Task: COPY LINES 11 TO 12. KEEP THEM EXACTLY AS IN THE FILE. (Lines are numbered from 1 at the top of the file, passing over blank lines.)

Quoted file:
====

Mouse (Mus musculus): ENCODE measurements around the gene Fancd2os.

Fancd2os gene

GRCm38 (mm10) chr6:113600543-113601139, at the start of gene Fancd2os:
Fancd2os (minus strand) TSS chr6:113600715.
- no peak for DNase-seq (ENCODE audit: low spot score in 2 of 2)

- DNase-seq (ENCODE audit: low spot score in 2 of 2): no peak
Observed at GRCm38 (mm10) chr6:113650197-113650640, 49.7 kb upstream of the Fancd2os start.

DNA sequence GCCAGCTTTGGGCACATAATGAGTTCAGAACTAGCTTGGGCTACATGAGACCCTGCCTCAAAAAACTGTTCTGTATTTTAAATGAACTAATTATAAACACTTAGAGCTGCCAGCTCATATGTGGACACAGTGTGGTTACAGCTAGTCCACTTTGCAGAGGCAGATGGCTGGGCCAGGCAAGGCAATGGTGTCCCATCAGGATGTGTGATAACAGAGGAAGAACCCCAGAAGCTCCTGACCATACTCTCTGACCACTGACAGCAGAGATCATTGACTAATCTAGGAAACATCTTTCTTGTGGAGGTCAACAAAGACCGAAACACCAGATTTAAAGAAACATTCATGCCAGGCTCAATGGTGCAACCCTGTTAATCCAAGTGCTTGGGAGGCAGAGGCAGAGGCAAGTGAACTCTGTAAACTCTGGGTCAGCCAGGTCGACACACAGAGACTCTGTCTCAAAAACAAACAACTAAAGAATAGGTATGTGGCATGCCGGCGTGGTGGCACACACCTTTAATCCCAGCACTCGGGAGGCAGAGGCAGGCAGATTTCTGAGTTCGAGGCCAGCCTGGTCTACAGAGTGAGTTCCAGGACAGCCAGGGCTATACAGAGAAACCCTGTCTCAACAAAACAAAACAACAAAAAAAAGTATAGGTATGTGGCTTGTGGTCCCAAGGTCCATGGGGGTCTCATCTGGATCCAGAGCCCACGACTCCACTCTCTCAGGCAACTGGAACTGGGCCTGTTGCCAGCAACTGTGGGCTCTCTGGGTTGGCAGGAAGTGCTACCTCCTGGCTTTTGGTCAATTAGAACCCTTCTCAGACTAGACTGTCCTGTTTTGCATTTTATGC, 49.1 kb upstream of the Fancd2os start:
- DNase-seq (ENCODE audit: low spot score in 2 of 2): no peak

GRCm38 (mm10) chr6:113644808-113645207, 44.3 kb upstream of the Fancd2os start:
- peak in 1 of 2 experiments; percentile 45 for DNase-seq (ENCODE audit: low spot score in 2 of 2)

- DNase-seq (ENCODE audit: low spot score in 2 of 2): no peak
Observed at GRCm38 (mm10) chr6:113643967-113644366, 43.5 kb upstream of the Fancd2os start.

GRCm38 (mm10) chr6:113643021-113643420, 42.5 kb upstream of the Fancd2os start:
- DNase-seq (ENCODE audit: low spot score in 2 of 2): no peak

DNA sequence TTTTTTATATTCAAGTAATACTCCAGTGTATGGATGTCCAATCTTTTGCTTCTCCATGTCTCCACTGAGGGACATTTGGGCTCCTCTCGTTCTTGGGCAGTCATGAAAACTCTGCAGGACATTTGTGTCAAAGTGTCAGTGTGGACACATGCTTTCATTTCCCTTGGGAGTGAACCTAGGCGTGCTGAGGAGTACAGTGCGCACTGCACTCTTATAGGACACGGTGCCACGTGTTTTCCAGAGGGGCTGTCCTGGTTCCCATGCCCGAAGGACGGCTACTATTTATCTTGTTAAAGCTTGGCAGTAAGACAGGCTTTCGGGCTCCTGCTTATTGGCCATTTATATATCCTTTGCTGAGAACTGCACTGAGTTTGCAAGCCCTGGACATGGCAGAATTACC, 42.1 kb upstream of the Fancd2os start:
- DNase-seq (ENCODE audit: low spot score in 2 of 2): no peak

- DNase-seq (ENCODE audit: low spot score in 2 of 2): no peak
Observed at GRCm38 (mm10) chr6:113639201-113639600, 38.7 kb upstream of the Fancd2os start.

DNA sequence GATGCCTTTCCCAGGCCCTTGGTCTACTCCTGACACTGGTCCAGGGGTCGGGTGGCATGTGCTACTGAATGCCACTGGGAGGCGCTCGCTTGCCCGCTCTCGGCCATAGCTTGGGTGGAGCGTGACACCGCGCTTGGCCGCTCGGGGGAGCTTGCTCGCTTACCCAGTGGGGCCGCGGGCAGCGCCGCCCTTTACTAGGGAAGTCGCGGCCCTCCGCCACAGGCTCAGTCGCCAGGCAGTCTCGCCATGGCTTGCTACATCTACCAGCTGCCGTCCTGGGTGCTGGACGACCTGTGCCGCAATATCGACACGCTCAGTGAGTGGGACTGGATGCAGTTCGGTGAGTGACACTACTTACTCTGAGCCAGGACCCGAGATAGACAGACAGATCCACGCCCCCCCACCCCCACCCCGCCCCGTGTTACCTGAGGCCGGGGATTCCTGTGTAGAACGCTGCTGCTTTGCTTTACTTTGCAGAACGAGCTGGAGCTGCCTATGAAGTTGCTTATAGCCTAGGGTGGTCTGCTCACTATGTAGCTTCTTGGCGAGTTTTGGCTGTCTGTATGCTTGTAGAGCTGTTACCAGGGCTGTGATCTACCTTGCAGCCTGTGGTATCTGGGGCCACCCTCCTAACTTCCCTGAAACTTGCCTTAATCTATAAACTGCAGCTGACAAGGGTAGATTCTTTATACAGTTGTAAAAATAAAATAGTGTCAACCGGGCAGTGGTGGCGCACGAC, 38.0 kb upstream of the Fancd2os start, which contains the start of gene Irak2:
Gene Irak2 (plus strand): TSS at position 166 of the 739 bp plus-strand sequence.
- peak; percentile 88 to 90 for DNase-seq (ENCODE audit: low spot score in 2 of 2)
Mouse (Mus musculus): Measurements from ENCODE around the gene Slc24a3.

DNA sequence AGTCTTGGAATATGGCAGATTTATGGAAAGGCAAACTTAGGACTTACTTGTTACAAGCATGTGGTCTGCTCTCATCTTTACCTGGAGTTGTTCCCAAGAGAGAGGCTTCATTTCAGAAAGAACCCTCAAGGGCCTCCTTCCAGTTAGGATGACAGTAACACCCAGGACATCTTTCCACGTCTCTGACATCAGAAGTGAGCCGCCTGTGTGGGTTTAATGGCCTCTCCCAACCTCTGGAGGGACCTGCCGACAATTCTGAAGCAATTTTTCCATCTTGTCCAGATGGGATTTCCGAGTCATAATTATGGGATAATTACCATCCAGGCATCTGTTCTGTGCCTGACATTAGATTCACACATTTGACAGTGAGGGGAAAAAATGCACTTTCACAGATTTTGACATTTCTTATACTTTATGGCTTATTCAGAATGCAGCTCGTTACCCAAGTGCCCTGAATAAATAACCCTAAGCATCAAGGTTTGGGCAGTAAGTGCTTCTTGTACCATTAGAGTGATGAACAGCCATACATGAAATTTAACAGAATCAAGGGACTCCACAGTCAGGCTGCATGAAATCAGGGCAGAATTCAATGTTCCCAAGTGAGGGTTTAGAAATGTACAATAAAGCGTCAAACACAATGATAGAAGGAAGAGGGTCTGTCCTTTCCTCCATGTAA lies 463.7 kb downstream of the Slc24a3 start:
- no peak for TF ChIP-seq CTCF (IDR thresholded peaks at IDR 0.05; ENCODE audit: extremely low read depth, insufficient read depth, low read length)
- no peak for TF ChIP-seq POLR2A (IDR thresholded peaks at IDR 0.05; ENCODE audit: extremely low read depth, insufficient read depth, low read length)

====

- peak in 1 of 2 experiments; percentile 45 for DNase-seq (ENCODE audit: low spot score in 2 of 2)

- DNase-seq (ENCODE audit: low spot score in 2 of 2): no peak